Likes Received:
    243
    You do not need a lawyer for a court declaration. A declaration here is essentially a clarification on the original court order. However, as always, having a lawyer will most definitely help.
     
  6. Sarah J

    Sarah J Well-Known Member

    Joined:
    16 July 2014
    Messages:
    1,314
    Likes Received:
    243
    Also, your wife should be assisting in the expenses toward your son. Obviously, this will depend on your court order/consent agreement/custody agreement. However, I cannot imagine any order that would give 100% responsibility for raising a child on one party without obliging the other to pay child maintenance.
     
  7. dedicated-dad

    dedicated-dad Active Member

    Joined:
    10 December 2014
    Messages:
    5
    Likes Received:
    1
    We have no court order regarding our son, no consent agreement , no custody agreement. Nothing what so ever as far as our son is concerned. She has just taken her share of money and disappeared. Will not answer my messages or emails, does not see my son. Pays 15$ a fornight child support and that's the end of it.
    How do I get a court declaration? Which forms do I fill? Which rules/ clauses should I refer to ? Your help will be much appreciated SARAH... Cheers
     
  8. Sarah J

    Sarah J Well-Known Member

    Joined:
    16 July 2014
    Messages:
    1,314
    Likes Received:
    243
    1. Have you and your wife separated/divorced? If so, it is best to get a custody agreement and financial agreement drafted up as soon as possible. It is best if you and your wife agree between yourselves. In this case, you can subsequently get a consent order to essentially turn this into a court order. If you cannot agree, you can apply to court for a determination. In any event, it is best to include a provision about the trust/account in the agreement for clarity.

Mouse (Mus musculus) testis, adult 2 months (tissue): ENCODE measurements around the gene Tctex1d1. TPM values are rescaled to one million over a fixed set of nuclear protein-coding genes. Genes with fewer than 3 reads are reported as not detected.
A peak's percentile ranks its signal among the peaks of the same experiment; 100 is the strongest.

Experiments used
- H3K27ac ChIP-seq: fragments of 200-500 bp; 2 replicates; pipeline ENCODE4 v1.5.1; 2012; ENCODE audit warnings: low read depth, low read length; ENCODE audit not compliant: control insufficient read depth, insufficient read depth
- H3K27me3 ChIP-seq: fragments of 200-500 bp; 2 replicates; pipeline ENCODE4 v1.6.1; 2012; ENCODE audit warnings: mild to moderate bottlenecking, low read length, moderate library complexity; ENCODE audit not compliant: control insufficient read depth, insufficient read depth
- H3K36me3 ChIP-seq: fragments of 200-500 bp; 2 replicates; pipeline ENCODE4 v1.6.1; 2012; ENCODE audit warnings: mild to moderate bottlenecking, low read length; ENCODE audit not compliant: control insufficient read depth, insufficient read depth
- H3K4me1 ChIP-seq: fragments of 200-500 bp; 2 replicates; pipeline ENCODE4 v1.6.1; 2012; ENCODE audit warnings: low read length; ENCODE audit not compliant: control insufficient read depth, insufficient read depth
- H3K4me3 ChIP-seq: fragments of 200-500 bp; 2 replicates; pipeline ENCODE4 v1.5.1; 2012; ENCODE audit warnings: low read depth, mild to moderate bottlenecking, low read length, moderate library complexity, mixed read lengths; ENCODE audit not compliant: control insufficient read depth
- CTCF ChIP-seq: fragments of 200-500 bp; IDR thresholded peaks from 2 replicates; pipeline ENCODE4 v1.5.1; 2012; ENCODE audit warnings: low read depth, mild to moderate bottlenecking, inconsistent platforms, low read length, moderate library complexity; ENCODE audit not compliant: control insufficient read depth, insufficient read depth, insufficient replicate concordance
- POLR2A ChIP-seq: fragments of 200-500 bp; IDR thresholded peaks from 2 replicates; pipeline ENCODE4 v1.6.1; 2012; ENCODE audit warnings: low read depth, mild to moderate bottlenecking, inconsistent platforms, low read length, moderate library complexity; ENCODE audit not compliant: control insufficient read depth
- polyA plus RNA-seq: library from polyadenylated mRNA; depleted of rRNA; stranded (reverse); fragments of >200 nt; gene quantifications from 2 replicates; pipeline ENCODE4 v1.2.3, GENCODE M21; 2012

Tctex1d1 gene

2. As for the declaration, I am not sure which application is more appropriate for your situation as I am not familiar with your case and the account. It is best to call up the court that made the original order and enquire as to which application is best to get a clarification/declaration on the nature of the account. It also helps calling up the ASG fund manager and enquiring as to what instructions they have under which to manage the fund.
     
  9. dedicated-dad

    dedicated-dad Active Member

    Joined:
    10 December 2014
    Messages:
    5
    Likes Received:
    1
    We were seperated under the same roof since 2011. As our son was going to stay with me I asked my wife to move out. She continued staying , did not work and did not contribute to any expenses. Although staying under the same roof I got 100% care of my son through child support. I started financial seperation last year (August 2013) and it was finished (sept2014) this year. After a bitter fight with my son ( 14 yrs old) she finally moved out in May2014. My son has clearly told her that he will only stay with me. So I never applied for any custodial arrangement. Son being 14 he can decide what he wants. During the process of mediation she verbally agreed that the fund money should be used for our sons education, hence I had no issues in keeping it in both our names. Also I have talked to ASG and they will only issue a cheque in both of our names. I even asked them if they could issue a cheque directly to school. But after talking to my wife they have declined and said they can only follow the court order. Court order is " the funds in ASG to remain in both parties names for the benefit of the son".
    I will ring the court and ask them otherwise Will to go a lawyer and sort this out as school starts now. Cheers
     
    Sarah J likes this.
  10. Sarah J

    Sarah J Well-Known Member

    Joined:
    16 July 2014
    Messages:
    1,314
    Likes Received:
    243
    Hope you get some valuable information from the court. If need be, apply for a financial and custody agreement from the court as mediation agreements are not always enforceable.

    Best of luck with this matter and keep us updated!
     

Share This Page

Loading...